We've formed The Luke Abbate Fifth Quarter Foundation to help:


  • Raise awareness among teenagers and parents about the life-and-death consequences of teenage driving.
  •  Raise awareness among teenagers and parents about the life-saving gift of organ donation.
We hope the efforts of this Foundation will help save lives.  So that other families won't get the tragic call that came to us on Feb. 13, 2006 and forever changed our lives.

                                            The Abbate Family
                                Steven, Maryanne, Adam,
                                       Rachel and Jonathan


Mayor-Elect Rahm’s High-Profile Brothers
BY CAROL FELSENTHAL| Chicago Magazine

Rich Daley suffered his share of controversial stories about his brothers Bill and John, but they were not nearly as dramatic as what awaits us with Mayor Rahm Emanuel.

Last night on WIND’s Mike Gallagher Show, the conservative host was in full outrage mode over a story in that day’s Washington Post titled “Under kidney transplant proposal, younger patients would get the best organs.” The Post’s Rob Stein wrote, “Instead of giving priority primarily to patients who have been on the waiting list longest, the new rules would match recipients and organs to a greater extent based on factors such as age and health to try to maximize the number of years provided by each kidney—the most sought-after organ for transplants.”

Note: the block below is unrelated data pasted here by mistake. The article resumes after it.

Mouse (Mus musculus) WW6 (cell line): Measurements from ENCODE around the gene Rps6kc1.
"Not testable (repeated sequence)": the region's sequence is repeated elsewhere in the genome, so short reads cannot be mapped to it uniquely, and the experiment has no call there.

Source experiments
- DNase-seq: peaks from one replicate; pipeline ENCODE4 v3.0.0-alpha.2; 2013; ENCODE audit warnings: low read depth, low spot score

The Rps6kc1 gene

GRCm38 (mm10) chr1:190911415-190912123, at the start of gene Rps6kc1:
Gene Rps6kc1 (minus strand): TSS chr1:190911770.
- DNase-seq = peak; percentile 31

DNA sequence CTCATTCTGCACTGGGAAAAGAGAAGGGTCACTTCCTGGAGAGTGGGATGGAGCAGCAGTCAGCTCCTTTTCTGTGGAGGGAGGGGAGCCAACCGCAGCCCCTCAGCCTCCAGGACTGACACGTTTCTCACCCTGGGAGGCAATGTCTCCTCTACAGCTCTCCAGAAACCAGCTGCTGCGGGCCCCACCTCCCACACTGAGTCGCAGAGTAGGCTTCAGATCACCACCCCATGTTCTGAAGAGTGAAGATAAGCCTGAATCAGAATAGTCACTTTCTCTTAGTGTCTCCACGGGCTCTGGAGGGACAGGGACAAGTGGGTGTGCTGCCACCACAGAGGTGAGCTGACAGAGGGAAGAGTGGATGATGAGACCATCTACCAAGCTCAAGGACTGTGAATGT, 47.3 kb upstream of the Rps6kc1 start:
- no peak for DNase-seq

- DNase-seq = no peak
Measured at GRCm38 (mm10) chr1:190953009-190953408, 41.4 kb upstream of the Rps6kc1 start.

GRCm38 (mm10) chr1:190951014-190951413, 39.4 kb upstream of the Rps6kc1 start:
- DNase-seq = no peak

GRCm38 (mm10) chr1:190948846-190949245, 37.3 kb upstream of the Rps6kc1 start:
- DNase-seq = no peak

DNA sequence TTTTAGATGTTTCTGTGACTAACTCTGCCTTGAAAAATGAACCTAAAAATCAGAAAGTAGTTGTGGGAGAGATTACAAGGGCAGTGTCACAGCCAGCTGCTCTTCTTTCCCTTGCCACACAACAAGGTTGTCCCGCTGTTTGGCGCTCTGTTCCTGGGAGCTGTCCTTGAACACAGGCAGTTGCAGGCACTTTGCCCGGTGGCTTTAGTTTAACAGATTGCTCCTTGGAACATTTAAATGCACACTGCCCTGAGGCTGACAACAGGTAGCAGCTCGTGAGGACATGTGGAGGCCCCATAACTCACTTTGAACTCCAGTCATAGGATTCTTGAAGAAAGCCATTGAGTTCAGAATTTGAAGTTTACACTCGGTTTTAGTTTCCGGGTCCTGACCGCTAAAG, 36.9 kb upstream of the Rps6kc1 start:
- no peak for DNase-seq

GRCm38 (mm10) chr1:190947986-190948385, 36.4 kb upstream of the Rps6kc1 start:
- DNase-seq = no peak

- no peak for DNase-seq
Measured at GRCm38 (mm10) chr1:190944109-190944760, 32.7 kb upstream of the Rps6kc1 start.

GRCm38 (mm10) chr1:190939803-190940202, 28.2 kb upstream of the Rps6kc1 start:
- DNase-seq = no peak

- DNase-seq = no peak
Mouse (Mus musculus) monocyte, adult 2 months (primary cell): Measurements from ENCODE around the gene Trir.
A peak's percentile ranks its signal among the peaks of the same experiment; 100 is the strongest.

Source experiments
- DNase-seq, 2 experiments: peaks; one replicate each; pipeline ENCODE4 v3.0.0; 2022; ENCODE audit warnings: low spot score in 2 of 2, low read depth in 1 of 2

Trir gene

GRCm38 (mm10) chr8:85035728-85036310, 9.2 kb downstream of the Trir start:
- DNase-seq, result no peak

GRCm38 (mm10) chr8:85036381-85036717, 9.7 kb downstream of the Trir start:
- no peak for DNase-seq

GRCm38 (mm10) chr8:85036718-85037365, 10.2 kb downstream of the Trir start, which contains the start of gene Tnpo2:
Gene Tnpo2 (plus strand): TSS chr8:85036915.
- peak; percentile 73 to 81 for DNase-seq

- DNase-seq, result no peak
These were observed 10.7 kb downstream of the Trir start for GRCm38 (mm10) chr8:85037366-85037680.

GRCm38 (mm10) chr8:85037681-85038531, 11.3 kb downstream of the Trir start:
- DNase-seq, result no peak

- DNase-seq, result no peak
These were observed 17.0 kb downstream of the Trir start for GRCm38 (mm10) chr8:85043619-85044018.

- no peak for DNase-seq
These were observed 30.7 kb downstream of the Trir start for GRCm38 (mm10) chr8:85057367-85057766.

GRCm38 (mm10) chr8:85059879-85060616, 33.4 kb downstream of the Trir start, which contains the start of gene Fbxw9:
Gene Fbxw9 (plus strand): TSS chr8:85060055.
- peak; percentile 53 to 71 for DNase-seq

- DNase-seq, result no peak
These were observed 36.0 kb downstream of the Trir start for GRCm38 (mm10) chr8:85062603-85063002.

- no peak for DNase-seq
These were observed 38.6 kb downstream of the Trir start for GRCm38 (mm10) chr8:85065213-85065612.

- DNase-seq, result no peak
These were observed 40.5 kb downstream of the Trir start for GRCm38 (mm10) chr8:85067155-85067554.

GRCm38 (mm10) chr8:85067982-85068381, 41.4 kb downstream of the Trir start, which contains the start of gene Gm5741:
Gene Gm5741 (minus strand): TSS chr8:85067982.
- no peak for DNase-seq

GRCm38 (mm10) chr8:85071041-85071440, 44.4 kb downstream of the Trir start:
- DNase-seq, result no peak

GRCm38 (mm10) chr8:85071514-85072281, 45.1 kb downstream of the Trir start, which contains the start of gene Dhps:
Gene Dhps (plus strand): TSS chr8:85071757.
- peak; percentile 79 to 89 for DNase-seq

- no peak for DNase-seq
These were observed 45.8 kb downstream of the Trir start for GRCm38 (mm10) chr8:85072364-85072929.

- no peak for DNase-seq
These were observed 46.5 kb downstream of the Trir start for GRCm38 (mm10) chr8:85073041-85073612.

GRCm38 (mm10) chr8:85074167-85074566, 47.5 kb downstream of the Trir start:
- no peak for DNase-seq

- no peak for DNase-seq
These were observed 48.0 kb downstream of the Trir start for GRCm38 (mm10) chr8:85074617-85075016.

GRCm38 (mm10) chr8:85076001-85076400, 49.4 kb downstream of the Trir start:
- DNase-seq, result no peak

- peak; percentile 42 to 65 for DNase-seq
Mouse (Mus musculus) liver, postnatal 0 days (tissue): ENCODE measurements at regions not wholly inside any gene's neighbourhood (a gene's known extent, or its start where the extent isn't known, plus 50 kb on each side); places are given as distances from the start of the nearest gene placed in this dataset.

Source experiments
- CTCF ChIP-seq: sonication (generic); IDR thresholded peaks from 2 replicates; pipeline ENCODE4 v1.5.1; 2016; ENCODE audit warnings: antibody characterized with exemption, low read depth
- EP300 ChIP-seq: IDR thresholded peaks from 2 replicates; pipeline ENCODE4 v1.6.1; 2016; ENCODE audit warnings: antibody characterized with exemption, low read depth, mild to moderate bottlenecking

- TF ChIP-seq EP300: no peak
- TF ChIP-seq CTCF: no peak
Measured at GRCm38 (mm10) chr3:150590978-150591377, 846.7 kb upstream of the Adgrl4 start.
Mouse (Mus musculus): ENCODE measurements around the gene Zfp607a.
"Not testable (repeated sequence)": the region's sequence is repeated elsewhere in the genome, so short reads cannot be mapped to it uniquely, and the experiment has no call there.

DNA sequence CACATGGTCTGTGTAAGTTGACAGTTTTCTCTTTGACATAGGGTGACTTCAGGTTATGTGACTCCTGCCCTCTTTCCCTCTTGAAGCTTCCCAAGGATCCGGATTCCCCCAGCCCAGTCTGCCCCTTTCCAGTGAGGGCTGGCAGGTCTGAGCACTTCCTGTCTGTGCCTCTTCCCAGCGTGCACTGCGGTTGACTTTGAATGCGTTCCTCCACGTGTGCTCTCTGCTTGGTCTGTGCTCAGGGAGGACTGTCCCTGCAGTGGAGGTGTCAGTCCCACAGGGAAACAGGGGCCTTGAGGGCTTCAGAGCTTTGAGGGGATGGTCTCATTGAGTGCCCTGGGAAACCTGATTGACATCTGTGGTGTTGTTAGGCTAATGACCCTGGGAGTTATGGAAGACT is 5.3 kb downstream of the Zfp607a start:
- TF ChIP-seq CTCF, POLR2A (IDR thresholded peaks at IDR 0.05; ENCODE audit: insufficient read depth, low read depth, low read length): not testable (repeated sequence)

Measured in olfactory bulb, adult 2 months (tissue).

Rahm’s older brother, Ezekiel “Zeke” Emanuel, MD, Ph.D, seems to have had nothing to do with the proposal, although he does hold some controversial beliefs about directing limited resources to those whose lives would benefit most. For instance, he has written in a medical journal that people between ages 15 to 40 should have priority over the youngest and oldest.

Still, he is not mentioned in the Post article, and he left his job at the White House as a health advisor to the Office of Management and Budget last month to return to his bioethicist job at the National Institutes of Health.

That didn’t stop Gallagher, with the assent of his guest, Betsy McCaughey—former Lieutenant Governor of New York and persistent opponent of “Obamacare”—from blasting Zeke Emanuel as if he himself were compiling the list that would exclude everyone over the age of around 60. We warned you, Gallagher said, that this was coming under “Obamacare—rationing of care and a government panel deciding who should receive what.”

If stories involving Zeke carry high drama, just wait until there’s a juicy celebrity item involving the third and youngest brother—Hollywood’s storied talent agent, Ari Emanuel.

PHOTOGRAPH: CHICAGO TRIBUNE


I GENERALLY DO NOT COMMENT HOWEVER OUR READERS SHOULD KNOW THAT DISCUSSIONS REGARDING FAIR AND EQUITABLE ALLOCATION OF KIDNEYS HAS BEEN DEBATED FOR NEARLY A DECADE. WTF, i am disappointed that many blame everything on the federal government - in this case the solution is in our own hands all americans need to be held accountable.